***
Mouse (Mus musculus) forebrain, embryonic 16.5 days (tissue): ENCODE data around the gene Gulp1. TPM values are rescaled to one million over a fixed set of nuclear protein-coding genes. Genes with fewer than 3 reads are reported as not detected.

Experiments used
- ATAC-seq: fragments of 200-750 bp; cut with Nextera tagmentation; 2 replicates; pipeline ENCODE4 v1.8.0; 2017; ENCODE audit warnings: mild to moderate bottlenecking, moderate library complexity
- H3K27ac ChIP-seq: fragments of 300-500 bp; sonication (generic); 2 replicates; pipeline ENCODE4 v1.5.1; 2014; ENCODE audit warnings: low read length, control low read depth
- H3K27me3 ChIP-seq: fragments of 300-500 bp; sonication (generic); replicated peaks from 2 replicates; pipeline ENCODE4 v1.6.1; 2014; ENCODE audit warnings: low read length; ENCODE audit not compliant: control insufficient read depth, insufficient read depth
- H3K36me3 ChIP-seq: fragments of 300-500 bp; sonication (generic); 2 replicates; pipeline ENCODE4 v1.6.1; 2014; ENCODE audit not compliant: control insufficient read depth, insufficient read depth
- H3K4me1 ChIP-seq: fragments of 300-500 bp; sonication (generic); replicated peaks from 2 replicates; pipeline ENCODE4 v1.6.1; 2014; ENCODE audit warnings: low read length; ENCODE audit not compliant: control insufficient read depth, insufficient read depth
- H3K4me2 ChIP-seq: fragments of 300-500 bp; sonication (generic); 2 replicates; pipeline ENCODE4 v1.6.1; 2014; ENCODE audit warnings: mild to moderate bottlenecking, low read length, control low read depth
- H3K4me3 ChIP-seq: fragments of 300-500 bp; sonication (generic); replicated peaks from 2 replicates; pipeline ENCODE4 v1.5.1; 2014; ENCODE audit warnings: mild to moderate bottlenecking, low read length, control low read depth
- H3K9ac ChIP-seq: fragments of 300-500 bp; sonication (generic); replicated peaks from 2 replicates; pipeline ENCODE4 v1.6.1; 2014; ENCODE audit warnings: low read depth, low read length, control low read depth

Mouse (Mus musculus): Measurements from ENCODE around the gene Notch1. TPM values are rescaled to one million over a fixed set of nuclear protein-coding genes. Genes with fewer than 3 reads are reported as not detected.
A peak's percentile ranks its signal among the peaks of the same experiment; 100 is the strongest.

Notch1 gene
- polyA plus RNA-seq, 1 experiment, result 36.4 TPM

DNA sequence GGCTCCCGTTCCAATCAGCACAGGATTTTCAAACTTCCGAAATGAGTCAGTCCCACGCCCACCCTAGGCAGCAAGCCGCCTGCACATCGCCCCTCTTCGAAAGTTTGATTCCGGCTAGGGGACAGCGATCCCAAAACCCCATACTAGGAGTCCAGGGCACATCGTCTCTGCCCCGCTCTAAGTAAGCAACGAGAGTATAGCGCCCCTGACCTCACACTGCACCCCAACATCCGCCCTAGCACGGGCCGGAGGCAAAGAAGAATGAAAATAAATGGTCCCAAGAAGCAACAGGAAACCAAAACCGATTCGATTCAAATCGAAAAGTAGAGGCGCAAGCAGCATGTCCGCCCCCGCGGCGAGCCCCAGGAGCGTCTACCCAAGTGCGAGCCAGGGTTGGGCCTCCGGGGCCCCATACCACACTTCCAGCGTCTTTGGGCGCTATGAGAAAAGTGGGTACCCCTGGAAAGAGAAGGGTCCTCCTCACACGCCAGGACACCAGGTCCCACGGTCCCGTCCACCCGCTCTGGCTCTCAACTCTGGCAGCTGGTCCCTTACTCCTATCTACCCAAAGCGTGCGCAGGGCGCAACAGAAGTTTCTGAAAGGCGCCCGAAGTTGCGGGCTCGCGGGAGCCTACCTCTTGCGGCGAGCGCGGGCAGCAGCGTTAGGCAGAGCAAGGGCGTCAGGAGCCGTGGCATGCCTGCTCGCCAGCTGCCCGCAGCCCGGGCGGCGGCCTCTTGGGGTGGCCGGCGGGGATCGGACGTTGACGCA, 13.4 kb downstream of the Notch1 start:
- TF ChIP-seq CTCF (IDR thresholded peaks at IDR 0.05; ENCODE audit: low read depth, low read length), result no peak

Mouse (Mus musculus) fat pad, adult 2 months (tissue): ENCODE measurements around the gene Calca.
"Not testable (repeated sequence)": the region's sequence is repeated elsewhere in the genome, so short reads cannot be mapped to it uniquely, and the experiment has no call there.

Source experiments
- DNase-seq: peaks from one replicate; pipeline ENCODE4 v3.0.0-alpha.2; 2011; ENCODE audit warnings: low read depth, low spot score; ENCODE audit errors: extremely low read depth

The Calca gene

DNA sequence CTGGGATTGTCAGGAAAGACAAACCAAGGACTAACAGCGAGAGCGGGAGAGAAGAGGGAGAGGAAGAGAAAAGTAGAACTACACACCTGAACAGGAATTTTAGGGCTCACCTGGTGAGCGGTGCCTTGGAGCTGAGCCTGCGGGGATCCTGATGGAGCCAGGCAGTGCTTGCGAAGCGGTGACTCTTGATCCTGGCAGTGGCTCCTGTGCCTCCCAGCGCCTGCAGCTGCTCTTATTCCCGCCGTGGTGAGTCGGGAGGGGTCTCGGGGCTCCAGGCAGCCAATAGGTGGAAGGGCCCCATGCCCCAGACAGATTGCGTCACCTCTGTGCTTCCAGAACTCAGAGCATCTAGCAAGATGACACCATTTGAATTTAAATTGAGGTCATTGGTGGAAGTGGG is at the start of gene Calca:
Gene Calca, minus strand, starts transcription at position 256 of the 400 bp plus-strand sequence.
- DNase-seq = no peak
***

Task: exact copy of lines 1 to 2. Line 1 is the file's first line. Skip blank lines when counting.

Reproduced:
Mouse (Mus musculus) forebrain, embryonic 16.5 days (tissue): ENCODE data around the gene Gulp1. TPM values are rescaled to one million over a fixed set of nuclear protein-coding genes. Genes with fewer than 3 reads are reported as not detected.

Experiments used